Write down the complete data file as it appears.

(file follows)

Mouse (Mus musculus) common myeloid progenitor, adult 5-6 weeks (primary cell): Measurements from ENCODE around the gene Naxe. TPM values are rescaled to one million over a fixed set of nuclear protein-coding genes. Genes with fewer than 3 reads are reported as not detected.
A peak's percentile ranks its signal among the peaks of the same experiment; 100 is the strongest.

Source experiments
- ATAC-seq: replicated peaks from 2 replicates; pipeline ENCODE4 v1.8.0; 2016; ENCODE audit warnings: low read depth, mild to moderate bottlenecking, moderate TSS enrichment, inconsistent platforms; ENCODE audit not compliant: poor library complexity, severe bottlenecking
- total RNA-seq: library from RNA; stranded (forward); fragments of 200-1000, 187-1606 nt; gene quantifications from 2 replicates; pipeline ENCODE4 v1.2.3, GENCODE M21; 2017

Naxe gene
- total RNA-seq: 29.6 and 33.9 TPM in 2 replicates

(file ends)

Mouse (Mus musculus) common myeloid progenitor, adult 5-6 weeks (primary cell): Measurements from ENCODE around the gene Naxe. TPM values are rescaled to one million over a fixed set of nuclear protein-coding genes. Genes with fewer than 3 reads are reported as not detected.
A peak's percentile ranks its signal among the peaks of the same experiment; 100 is the strongest.

Source experiments
- ATAC-seq: replicated peaks from 2 replicates; pipeline ENCODE4 v1.8.0; 2016; ENCODE audit warnings: low read depth, mild to moderate bottlenecking, moderate TSS enrichment, inconsistent platforms; ENCODE audit not compliant: poor library complexity, severe bottlenecking
- total RNA-seq: library from RNA; stranded (forward); fragments of 200-1000, 187-1606 nt; gene quantifications from 2 replicates; pipeline ENCODE4 v1.2.3, GENCODE M21; 2017

Naxe gene
- total RNA-seq: 29.6 and 33.9 TPM in 2 replicates